Not unless they embrace the Common Core State Standards that is. From The New York Times School Book blog:
The city schools chancellor, Dennis M. Walcott, and his team have been beating the drum about the rollout of tougher Common Core standards and the need to get students better prepared for college and careers. Now the city’s Department of Education is teaming up with other school districts to pressure the publishing industry to provide them with materials to meet those standards.
Mr. Walcott joined school superintendents from Chicago, Newark and Washington on Thursday for a panel discussion in Midtown Manhattan on what they’re calling the Publishers’ Criteria.
Simply put, they said they would reject any textbooks or other instructional materials that aren’t aligned with the Common Core’s more demanding math and literacy standards, which have been embraced by 45 states and the District of Columbia and will lead to new standardized tests by the 2014-15 school year.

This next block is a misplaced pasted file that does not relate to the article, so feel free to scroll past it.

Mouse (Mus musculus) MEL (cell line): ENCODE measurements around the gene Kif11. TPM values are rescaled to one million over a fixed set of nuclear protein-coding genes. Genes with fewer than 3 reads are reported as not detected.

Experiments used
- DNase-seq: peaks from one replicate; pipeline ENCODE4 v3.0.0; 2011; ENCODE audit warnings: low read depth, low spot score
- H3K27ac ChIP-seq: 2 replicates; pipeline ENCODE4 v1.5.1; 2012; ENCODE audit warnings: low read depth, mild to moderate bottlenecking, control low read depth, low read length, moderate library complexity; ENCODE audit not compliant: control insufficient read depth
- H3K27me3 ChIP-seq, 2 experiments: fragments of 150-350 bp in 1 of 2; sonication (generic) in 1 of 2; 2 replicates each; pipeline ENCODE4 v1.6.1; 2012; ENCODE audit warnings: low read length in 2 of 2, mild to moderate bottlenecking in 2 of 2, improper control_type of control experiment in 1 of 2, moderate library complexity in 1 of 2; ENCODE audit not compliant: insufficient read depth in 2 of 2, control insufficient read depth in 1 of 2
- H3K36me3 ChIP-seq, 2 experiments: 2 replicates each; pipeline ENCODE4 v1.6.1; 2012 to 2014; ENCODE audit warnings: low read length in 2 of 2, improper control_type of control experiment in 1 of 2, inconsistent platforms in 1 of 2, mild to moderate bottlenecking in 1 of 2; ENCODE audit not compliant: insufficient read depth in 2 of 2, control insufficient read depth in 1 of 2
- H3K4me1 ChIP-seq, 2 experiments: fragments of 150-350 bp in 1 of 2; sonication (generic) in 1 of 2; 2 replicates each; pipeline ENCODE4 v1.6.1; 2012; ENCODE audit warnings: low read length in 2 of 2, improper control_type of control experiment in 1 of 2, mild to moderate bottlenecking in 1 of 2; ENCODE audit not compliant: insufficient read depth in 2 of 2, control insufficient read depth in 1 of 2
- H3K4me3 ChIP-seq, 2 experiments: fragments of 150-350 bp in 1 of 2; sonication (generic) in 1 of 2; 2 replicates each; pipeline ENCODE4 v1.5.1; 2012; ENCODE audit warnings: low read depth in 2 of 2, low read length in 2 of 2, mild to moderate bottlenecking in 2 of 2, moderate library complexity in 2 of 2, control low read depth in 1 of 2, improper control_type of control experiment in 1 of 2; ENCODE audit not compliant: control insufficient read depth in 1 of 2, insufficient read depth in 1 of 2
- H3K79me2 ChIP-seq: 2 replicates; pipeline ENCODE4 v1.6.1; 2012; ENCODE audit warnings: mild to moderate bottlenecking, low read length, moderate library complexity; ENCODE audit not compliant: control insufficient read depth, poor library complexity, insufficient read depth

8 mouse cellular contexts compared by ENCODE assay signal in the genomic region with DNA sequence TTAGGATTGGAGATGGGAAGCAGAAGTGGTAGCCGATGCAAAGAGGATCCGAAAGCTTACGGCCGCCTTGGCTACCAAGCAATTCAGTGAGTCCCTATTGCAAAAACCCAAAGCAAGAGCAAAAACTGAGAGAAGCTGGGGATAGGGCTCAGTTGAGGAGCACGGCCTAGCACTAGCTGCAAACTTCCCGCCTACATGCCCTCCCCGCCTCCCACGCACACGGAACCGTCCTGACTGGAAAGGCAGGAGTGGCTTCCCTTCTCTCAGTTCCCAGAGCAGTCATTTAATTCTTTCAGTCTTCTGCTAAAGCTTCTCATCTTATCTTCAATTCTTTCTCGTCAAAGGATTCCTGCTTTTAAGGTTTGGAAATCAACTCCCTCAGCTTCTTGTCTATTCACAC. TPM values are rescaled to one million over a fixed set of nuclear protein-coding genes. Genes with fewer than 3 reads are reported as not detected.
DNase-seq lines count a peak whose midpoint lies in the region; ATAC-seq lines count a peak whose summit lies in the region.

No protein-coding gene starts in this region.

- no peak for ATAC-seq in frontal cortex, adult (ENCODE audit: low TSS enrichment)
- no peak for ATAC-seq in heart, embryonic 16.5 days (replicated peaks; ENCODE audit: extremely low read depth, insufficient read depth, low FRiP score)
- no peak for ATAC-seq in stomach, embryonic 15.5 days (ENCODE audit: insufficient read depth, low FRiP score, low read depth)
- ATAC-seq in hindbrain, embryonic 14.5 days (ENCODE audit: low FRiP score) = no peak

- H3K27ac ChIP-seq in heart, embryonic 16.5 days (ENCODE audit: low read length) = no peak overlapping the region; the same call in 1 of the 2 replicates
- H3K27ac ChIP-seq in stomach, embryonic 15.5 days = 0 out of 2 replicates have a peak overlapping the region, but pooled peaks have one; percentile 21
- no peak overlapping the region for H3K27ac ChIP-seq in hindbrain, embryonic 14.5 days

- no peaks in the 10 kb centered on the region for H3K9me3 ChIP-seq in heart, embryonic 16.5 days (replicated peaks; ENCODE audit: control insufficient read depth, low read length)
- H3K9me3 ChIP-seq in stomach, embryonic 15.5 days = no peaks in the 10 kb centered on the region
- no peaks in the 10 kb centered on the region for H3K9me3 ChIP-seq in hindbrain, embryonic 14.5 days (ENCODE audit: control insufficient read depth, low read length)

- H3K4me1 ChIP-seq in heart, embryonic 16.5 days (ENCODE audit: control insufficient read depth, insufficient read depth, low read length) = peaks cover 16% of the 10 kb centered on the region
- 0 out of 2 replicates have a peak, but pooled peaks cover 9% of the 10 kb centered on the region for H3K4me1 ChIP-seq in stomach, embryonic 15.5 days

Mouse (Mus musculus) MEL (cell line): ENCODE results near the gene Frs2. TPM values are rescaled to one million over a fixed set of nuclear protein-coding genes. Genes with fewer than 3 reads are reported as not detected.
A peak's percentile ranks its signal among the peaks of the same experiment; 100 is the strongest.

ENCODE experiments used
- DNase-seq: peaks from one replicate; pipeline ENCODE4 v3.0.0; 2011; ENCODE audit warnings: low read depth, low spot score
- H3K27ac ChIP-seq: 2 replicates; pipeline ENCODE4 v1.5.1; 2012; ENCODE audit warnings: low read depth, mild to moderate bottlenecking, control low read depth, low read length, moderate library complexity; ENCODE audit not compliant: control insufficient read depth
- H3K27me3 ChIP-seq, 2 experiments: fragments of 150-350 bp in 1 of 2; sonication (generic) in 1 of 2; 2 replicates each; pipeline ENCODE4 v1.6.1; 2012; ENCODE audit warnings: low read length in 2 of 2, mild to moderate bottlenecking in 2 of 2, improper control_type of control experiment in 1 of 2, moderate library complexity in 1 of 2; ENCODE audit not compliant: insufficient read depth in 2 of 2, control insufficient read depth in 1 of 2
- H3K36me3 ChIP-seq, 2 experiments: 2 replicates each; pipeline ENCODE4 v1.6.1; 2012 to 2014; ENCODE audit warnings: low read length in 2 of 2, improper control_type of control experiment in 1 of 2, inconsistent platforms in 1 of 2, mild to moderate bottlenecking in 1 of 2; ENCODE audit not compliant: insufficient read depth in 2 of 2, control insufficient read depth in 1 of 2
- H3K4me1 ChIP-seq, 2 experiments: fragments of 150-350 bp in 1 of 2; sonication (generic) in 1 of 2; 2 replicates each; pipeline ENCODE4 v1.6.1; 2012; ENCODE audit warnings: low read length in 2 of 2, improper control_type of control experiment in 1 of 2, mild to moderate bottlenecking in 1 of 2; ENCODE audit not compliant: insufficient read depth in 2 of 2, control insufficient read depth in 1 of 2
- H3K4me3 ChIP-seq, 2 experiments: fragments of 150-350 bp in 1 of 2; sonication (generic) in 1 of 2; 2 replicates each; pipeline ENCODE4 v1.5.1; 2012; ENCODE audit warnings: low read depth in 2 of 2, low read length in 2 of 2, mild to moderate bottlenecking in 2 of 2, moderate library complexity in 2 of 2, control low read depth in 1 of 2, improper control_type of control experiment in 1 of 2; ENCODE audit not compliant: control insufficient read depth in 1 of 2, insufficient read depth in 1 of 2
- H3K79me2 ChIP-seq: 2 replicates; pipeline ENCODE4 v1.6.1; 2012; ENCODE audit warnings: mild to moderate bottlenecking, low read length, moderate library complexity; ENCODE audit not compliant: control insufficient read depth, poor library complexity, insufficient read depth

Perhaps publishing houses are willing to jump on the bandwagon until these standards have actually been field tested and successfully implemented somewhere… anywhere. Let alone become implemented in some of the poorest performing school districts in the country.